Figure 2
Brain magnetic resonance imaging showing associated right acoustic schwannoma (a) and suprasellar contrast enhancing lesion suggestive of hypothalamic glioma (b-d). Screening MRI whole spine did not reveal any other spinal lesion (e)

Patient was operated in the prone position. Midline incision was made. The posterior bony elements were absent in the sacral region. A large intradural cystic lesion, with a thin cyst wall formed by the tumor tissue, was present in the lumbosacral region. The cyst contained xanthochromic fluid. Yellowish, soft, mildly vascular tumor was covering the nerve roots of Cauda equina and the filum terminale. The wall of the tumor and the filum terminale covered with the tumor were removed. The tumor draping the nerve roots was left behind as it entailed the risk of causing neurological deficits. Post-operative course was uneventful. Patient developed no fresh neurological deficits. Histopathological examination showed features consistent with pilocytic astrocytoma [Figure 3]. As the patient was asymptomatic for intracranial lesions a decision to conservatively follow the patient was taken.

Figure 3
Photomicrographs showing a sparsely cellular tumor with interspersed rosenthal fibers and granular bodies and clearing of cytoplasm of some neoplastic cells (a and b; H and E, ×200 and ×400 respectively). Tumor cells are immunoreactive for glial fibrillary acidic protein and MIB 1 labeling index is low (c and d ×200 each)

During follow-up, patient's bladder dysfunction improved gradually and presently patient is able to void himself. However, patient's motor and sensory symptoms showed neither improvement nor deterioration during 2 years follow-up.

Follow-up MRI revealed recurrence of the lesion [Figure 4]. The intracranial lesions did not increase in size during follow-up. Patient is currently awaiting second surgery.

Figure 4
Follow-up magnetic resonance imaging 2 years after surgery. T1-weighted (a), T2-weighted (b) and contrast (c) sagittal views and axial T2-weighted (d) and contrast images (e) show recurrent tumor

Discussion

Spinal astrocytomas constitute 6-8% of spinal cord tumors. Only 4% of spinal astrocytomas occur in Conus-Cauda region.[56] Spinal astrocytomas can be classified histologically into diffuse fibrillary and pilocytic types.[8] Pilocytic astrocytomas of Conus-Cauda region are very rare. In a study of 79 patients with intramedullary astrocytomas by Minehan et al.[8] none of the patients had pilocytic astrocytoma in the Conus-Cauda region. Rarely astrocytomas may have an exophytic component;[9] however, extramedullary gliomas of Cauda equina region are extremely rare with only few cases reported in the literature[210111213] and a giant pilocytic astrocytoma of Cauda equina has not been previously described in the available English literature.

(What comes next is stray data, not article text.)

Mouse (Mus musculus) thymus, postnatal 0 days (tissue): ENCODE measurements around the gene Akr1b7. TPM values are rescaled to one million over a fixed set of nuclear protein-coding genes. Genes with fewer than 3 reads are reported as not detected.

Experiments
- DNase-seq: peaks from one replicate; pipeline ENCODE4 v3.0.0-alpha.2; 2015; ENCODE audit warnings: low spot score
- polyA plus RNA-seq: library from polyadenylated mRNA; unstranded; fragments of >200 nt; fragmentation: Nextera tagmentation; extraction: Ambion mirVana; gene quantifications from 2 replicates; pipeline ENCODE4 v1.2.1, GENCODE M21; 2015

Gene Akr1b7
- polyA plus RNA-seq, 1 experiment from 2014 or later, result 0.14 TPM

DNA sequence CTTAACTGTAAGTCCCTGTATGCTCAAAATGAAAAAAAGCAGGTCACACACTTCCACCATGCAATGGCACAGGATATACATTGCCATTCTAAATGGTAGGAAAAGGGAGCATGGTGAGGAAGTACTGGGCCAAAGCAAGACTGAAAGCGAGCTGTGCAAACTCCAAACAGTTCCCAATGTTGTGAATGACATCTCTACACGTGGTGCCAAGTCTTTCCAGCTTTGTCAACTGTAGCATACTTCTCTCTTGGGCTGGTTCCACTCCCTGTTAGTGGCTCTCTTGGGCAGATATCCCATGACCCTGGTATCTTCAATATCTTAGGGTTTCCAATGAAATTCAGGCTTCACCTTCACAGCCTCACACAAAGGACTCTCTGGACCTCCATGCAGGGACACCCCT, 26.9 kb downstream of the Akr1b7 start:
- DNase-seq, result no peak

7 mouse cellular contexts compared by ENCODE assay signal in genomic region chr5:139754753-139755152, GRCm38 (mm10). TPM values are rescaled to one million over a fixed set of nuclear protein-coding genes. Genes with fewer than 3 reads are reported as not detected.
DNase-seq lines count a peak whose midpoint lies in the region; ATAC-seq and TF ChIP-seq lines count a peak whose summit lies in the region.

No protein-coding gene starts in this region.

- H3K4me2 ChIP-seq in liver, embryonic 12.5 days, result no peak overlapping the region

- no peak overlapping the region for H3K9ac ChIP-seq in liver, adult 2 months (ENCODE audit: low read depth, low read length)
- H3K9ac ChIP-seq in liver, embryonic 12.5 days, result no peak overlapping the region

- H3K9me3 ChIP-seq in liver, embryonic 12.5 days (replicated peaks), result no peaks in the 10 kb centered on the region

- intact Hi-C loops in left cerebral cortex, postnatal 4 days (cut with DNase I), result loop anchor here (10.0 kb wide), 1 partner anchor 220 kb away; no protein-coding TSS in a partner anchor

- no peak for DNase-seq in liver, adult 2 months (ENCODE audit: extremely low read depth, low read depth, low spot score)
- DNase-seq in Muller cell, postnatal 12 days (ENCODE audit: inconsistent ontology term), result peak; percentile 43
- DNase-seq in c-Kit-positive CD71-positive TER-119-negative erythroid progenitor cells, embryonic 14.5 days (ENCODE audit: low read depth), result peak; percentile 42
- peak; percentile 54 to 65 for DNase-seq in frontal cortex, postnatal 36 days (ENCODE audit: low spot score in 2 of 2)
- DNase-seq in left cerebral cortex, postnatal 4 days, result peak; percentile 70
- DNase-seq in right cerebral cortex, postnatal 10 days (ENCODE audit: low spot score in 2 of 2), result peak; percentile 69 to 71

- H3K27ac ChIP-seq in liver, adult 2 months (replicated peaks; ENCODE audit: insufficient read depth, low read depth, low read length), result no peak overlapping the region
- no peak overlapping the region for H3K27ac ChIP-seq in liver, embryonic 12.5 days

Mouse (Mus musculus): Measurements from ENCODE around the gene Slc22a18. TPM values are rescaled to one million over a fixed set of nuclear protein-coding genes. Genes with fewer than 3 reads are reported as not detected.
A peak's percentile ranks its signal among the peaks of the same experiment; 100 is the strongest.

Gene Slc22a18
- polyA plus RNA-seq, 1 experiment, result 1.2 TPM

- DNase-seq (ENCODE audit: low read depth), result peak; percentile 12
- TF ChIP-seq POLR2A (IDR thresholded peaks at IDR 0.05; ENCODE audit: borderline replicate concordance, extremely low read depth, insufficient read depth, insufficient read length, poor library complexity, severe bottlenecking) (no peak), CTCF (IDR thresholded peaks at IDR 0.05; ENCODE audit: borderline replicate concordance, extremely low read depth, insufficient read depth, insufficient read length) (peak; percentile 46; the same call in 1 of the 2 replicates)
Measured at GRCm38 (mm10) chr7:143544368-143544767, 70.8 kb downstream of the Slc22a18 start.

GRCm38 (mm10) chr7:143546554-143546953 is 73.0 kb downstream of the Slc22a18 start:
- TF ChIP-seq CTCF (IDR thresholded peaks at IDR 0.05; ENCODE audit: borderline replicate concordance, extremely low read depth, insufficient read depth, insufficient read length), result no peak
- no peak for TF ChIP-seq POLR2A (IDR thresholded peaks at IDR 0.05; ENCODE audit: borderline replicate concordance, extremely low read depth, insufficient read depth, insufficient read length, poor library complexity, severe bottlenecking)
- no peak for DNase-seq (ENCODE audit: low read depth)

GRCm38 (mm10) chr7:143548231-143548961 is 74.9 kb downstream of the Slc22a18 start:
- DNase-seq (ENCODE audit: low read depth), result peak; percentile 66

The extramedullary gliomas likely arise from heterotopic nests in pia and arachnoid membranes.[9] Bailey[14] was the first to suggest the glial heterotopias as the site of origin of extramedullary gliomas. Cushing and Eisenhardt[15] first reported an extramedullary spinal glioma. Patient was operated with a clinical impression of meningioma, but histopathology revealed its true identity to be an astrocytoma. In our case also, there was a preoperative diagnostic dilemma with regard to nature of the lesion and a possibility of giant cystic schwannoma was considered, though lack of involvement of foramina was against this diagnosis. The histopathological report surprised us with the diagnosis being pilocytic astrocytoma. This case emphasizes the need to consider pilocytic astrocytoma in the differential diagnosis of cystic Cauda equina tumors.

To the best of our knowledge, this is the first case of a giant Cauda equina pilocytic astrocytoma in the literature; though, there have been few reports of extramedullary astrocytoma of conus region.[101216] Singh et al.[16] reported an extramedullary astrocytoma of conus region with no attachment to surrounding neural structures. It adds another differential in the list of differential diagnoses of cystic Cauda equina lesions.

The management of pilocytic astrocytomas of spinal cord involves surgery with or without adjuvant radiation therapy. As these lesions are benign, the patients can be followed-up after surgery and radiation therapy can be given in case of recurrence/regrowth.

Source of Support: Nil.

Conflict of Interest: None declared.